Summary: Year C. Fourth Sunday after Pentecost July 1st, 2001, 1 Kings 19: 15-16, 19-21 Title: “The cost of discipleship.”
Year C. Fourth Sunday after Pentecost July 1st, 2001, 1 Kings 19: 15-16, 19-21
Title: “The cost of discipleship.”
In chapter nineteen, Elijah has taken to the hills in flight from the wrath of Jezebel who has put out a contract on his life. She blamed him for killing her prophets of her god, Baal, on Mt Carmel. She wanted revenge. In a cave in the mountain Elijah has a religious experience. He heard the voice of the Lord not in the usual dramatic ways typical of theophany but in a gentle whisper. He was told to anoint, that is, to formally bestow divine approval and power on, three people- Hazael as king of Aram, Jehu as king of Israel, and Elisha as prophet to succeed him. Actually, it will be Elisha who will anoint Hazael and Jehu in 2Kings 8-9, but Elijah immediately anoints Elisha. Strictly speaking, there is no record of an actual anointing.
This is the only example of a prophet indicating, be it anointing, appointing or naming, his successor. It is reminiscent, probably intentionally so, of Moses appointing Joshua as his successor. In the popular mind Moses and Elijah are linked as representing the law and prophets respectively. From this perspective they are sort of equals, preventing the isolation of the written law from the interpretation of the spoken word of the prophet.
In verse sixteen, You shall anoint Elisha: There is, in fact, no ceremony of anointing recorded, but the legitimacy of Elisha as prophet-successor is clearly meant to be emphasized. “Elisha” means “My God is, my, salvation.” His home is given as Abel-meholah which is variously identified with Tell Abu Sifri or Tell Abn Haraz in East Jordan. A Tell is a hill containing archaeological remains of ancient settlements now buried under the accumulation of ages of weathering. Tell is used as part of a place name- in the Near East- to indicate it once was a human environment.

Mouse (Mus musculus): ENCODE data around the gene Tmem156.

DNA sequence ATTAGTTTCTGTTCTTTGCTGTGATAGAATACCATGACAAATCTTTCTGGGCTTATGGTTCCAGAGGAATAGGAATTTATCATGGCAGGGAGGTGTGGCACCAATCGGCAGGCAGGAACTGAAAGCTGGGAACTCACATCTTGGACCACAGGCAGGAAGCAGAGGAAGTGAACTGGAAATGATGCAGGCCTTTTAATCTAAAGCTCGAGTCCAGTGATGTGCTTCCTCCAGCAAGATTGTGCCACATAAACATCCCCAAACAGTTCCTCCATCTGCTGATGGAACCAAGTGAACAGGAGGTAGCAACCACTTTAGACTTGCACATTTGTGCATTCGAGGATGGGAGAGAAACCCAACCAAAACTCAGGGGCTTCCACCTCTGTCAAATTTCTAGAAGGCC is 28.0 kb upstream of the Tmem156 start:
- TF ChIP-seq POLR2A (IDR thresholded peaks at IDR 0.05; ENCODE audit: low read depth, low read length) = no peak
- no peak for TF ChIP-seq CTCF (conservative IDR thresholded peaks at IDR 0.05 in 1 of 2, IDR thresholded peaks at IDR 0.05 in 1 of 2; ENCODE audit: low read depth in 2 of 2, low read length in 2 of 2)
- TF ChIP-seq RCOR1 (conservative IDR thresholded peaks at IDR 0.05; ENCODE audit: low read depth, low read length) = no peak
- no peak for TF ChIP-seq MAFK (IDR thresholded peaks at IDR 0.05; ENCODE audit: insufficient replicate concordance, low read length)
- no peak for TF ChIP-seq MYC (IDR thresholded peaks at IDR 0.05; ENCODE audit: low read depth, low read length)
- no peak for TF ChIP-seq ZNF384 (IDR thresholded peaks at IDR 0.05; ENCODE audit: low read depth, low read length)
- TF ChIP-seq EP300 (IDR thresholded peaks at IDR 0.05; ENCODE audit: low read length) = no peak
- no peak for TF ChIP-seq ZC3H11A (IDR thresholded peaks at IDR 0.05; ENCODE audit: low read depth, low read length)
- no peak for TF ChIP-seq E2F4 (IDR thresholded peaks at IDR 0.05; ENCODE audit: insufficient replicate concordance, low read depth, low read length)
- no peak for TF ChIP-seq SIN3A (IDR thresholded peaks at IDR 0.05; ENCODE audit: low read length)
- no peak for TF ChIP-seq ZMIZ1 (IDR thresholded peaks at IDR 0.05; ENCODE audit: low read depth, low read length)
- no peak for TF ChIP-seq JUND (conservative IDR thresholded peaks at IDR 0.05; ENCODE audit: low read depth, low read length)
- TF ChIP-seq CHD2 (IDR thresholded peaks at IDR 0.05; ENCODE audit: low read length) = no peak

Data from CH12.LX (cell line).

In verse nineteen, Elisha, was plowing with twelve yoke of oxen: Elisha is called in the midst of his occupation, a practice foreshadowing Jesus’ call of his disciples while they worked at their trade. Add to the relatively large number of yokes the fact that Elisha was walking behind them in a supervisory position and this note may indicate that Elisha was from a well-to-do family.
In verse twenty, Elijah, threw his cloak over him: It was a common belief, born of, sympathetic, magic, that clothing which came into bodily contact with a powerful person possessed some of that power. Elijah was transferring his power to Elisha by this symbolic sacramental act. This may be the counterpart of anointing.
Let me kiss my father and my mother goodbye: Elisha recognized the import of what Elijah had done. He would accept the call., “take up the mantle,” but only after he did right by his parents, a sacred duty as well, as the keeping of the fourth commandment.
Have I done anything to you?: Elijah’s peculiar answer is puzzling. It may be a roundabout way of saying, “By all means, do so.” His answer could also be interpreted as Elijah’s being affronted by the “delaying tactic.” Jesus would so react in today’s gospel text. Or it may mean something more neutral like “Go ahead. Have I done anything to stop you. We must leave Elijah’s response as enigmatic. Certainly, Elisha’s request is perfectly normal and reasonable, even compassionate.
In verse twenty-one, Elisha left him: Whatever Elijah’s response might mean, Elisha took it as permission to go and he went.
Oxen, slaughtered them; he used the plowing equipment for fuel: Elisha destroyed the elements of his now former occupation as a sign of total commitment to a new way of life, never to look back.
Gave it to his people to eat: Of course, he put the oxen and the equipment, to good and productive use. He did not destroy them for destruction sake. In fact, this may well have been a thank offering for his new calling. It seems that family and neighbors were invited to join him in this thanksgiving and farewell meal.
Then he left and followed Elijah as his attendant: Moses, too, had a servant, Joshua. Moses trained him. Elijah will train Elisha. In the New Testament this very language will be used of the disciples of Jesus.
Few, if any, who reflect on this text will find themselves in the exact situation Elisha experienced. It is highly unlikely, though not impossible, that some known prophet will walk up to us while we are at work and ask us, challenge us, indeed, dare us, to take up the mantle of prophecy and leave family and job. However, the elements in this story are not as far-fetched as they might seem when we reflect on what happens to us when we are working at our daily jobs.